By The Wall Street Journal
Apple, Inc. headlines a growing list of investors in SoftBank Group Corp.’s $100-billion technology fund, which is expected to include Foxconn Technology Group Ltd. and the family office of Oracle Corp. Chairman Larry Ellison, the Japanese telecommunications giant said Wednesday.
Apple separately said it plans to invest $1 billion in the Japanese telecom giant’s fund. “We believe their new fund will speed the development of technologies which may be strategically important to Apple,” said Apple spokeswoman Kristin Huguet. She added that Apple has worked with SoftBank for many years.
The trio joins a list of investors that includes Qualcomm, Inc. and Saudi Arabia’s government, which plans to invest $45 billion over a five-year period, SoftBank said Wednesday. SoftBank will invest $25 billion in its fund, it added.
Foxconn, known formally as Hon Hai Precision Industry Co., said it didn’t have any announcements regarding future investment plans. Oracle declined to comment on Mr. Ellison’s investment. A Qualcomm spokeswoman said it intends to invest, adding that terms and the amount are still under discussion.
The SoftBank Vision Fund plans to hold an initial close to its fundraising by the end of the month, with a final close expected in mid-2017, according to people familiar with the matter. SoftBank’s recent investment into US startup OneWeb Ltd., which aims to use satellites to bring internet access to rural areas, could be placed into the fund, the people said.
The fund brings together many competitors with overlapping business interests that stretch back years. In 2008, SoftBank struck a deal with Apple to become the exclusive iPhone seller in Japan. Those phones are mostly made by Foxconn and many include microchip technology that Qualcomm licenses from SoftBank-controlled ARM Holdings.
Apple’s $1-billion investment is unusual because the company doesn’t have a record of investing in venture-capital funds. It is the latest example of a changing investment strategy that last year included a $1-billion investment in Didi Chuxing Technology Co., China’s homegrown ride-sharing competitor to Uber Technologies, Inc.
SoftBank Chief Executive Masayoshi Son is creating the technology fund to help put his company and investors at the forefront of emerging technologies such as artificial intelligence and the Internet of Things, in which everyday objects such as thermostats, watches and cars are connected online.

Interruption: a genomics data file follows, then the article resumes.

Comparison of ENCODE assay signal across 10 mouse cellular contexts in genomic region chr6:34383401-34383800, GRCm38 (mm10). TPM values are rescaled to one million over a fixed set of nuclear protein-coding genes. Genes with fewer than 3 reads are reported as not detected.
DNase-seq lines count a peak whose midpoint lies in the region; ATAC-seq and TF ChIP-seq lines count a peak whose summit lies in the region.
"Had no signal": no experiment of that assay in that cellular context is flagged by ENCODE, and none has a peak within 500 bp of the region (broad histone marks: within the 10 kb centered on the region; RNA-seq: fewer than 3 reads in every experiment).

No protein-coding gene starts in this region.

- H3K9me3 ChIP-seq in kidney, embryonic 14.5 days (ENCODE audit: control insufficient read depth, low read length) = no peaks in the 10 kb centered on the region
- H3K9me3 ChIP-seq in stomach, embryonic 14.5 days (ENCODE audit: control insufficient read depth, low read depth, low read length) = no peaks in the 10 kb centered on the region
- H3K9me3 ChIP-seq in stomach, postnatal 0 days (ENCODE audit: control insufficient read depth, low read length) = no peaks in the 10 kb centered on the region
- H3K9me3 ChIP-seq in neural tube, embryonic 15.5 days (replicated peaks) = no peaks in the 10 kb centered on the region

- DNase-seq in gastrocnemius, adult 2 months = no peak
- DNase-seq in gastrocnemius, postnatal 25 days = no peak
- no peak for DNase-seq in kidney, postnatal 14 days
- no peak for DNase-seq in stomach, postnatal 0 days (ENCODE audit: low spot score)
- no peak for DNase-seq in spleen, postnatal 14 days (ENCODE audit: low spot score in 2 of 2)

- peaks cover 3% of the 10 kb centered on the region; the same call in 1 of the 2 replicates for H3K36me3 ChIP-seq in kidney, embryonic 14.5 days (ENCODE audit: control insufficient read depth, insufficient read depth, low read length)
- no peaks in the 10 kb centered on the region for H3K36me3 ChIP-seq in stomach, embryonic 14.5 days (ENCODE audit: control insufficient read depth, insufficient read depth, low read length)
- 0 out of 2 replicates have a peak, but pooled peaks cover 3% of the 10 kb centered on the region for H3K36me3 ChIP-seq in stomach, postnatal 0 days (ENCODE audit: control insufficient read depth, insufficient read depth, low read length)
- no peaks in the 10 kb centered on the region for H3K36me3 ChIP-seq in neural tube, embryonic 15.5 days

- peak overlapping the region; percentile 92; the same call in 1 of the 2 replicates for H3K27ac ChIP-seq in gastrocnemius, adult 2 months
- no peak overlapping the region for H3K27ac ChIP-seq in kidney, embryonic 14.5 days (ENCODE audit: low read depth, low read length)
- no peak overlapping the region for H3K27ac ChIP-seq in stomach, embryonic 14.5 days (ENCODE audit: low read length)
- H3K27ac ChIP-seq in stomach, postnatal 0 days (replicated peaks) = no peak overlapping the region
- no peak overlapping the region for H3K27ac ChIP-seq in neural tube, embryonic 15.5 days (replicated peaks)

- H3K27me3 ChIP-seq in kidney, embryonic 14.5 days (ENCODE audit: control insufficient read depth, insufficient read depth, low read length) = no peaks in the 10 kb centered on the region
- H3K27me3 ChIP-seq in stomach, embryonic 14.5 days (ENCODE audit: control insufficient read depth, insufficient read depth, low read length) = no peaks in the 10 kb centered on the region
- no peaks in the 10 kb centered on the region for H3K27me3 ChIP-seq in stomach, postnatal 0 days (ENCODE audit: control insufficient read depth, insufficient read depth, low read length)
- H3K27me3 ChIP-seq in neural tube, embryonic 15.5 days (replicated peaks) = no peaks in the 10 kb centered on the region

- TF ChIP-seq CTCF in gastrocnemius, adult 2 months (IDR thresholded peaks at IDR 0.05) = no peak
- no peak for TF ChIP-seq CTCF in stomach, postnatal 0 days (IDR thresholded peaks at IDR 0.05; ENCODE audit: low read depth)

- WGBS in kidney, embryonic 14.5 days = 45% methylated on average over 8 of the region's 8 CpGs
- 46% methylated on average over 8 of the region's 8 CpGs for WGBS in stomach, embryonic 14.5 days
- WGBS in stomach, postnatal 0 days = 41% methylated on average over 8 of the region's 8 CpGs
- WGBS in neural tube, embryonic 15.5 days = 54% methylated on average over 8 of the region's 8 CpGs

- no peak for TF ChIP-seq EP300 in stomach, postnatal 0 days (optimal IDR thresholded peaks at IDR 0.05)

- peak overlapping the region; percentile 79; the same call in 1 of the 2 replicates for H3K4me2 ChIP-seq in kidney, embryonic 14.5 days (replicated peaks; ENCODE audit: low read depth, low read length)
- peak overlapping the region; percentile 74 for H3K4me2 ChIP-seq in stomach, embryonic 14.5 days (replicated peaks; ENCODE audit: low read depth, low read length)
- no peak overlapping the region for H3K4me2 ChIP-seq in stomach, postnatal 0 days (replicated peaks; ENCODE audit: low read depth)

While competitors such as Alphabet Inc. and Amazon.com Inc. have launched connected devices, Apple has largely stayed out of that arena. Its focus instead has been on the Apple Watch, a wearable device with some health-monitoring capabilities.
Joining SoftBank’s investment fund could help Apple as it looks to integrate new technologies into its devices or ensure its smartphones are compatible with connected products such as thermostats.
“Apple doesn’t want to sell a lot of the end nodes in the Internet of Things, but it does need to defend its core, smartphone business,” said Roger Kay, a market analyst with Endpoint Technologies Associates.
Mr. Kay said the investment also is about alliances. He said Apple has generally operated independently but is increasingly looking to partner with other companies, particularly in Asia.
Foxconn’s participation in the fund was telegraphed during a December meeting between President-elect Donald Trump and Mr. Son, who is close with Foxconn head Terry Gou. Speaking with reporters that day, Mr. Son held a piece of paper with the logos of Foxconn and SoftBank alongside each other.
In 2015, Foxconn invested $118 million in SoftBank’s robotics venture and began producing a robot called Pepper that is billed as the first robot capable of understanding human emotions.